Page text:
Move More, Sit Less – Majority of Americans Failed Federal Guidelines for Physical Activity

    By: Kathleen Berger in collaboration with University of Missouri Health Care

    About 80 percent of U.S. teens and adults are not active enough, according to a report issued by the federal government. Near the end of 2018, many Americans had failed to meet physical activity guidelines. In November 2018, new federal guidelines for exercise offer objectives that Americans can incorporate into their daily routines.

    New federal guidelines suggest that adults should aim for 150 minutes of moderate to vigorous physical activity each week, and now even just two minutes of activity counts toward the goal of active minutes. Prior guidelines had called for at least 10 minutes of activity for it to count.

    “Being physically active doesn’t need to require a huge commitment or a lot of time in the gym,” said Steve Ball, professor at the University of Missouri School of Medicine and one of the nation’s leading experts on fitness and exercise. “Sometimes it can be as simple as taking the stairs instead of the elevator or parking farther away than normal.”

    Ball advises adults to remember that daily exercise does not have to be done in one setting.

    “When it comes to exercise some always is better than none,” he said. “More is better than some and too much is difficult to get.”

    According to the Centers for Disease Control and Prevention, moderate-intensity activity includes walking briskly, riding a bike on level ground with few hills and playing doubles tennis.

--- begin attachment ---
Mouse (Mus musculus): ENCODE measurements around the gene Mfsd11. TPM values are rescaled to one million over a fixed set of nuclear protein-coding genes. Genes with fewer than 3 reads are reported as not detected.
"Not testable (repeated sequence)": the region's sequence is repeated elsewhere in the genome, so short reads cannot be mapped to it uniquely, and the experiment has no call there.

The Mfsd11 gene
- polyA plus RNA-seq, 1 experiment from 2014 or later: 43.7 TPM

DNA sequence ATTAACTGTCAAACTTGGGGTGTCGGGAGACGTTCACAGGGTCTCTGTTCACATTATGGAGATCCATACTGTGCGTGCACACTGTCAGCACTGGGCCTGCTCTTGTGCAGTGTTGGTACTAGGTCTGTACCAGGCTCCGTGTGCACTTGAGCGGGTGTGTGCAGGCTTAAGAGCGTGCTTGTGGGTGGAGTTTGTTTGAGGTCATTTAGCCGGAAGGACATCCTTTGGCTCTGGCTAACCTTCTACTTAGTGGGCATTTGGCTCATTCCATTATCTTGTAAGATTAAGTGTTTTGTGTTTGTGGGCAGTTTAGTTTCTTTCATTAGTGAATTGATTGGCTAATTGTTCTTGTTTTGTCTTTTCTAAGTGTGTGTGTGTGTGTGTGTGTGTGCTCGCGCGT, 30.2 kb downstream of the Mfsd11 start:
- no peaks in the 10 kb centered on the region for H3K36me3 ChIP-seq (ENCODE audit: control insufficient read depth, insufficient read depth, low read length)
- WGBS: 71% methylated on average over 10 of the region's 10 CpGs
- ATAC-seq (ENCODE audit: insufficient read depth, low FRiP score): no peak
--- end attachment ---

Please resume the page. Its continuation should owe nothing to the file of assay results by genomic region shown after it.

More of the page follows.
Ball said that for people to stick to fitness goals, they need to focus not only on outcome goals, but goals related to the process of being physically active.

    “Too often people set fitness goals without a plan to get there,” Ball said. “Process goals, such as a commitment to working out three times a week, are more manageable for someone just starting out than outcome goals, such as wanting six-pack abs.”

    Ball says attending classes is a great way to hold yourself accountable. However, he notes that physical activity does not need to be measured or considered ‘exercise’ to be beneficial.

    Ball provides four tips to move more, sit less and stay on track with fitness goals:

    1. Don’t skip physical activity. Even finding small ways to fit in moving, including scheduling a walk, completing household chores or finding time in the mornings for physical activity, can be helpful in staying on track with goals and resolutions.

     

    1. Ask for help. Too often people set goals and then don’t have the knowledge or expertise to figure out a plan to achieve them. This can lead to frustration. Ball encourages beginners to seek out a class, trainer or program where they can seek advice and best practices.

     

    1. Lean on a friend. Working out with a friend, partner or even a child can keep a person on track. Accountability can be a major motivator to keep people going after the initial excitement of a resolution wears off. Encouraging active play with children also is a critical step in helping children as young as three years old establish good health habits.

     

    1. Recognize that barriers exist. Plan activities in advance, which can help when ‘life gets in the way.’ For example, when Ball travels, he scouts the area for local gyms and parks and is sure to know when obligations are scheduled so that he can schedule around those events.

     

     

     

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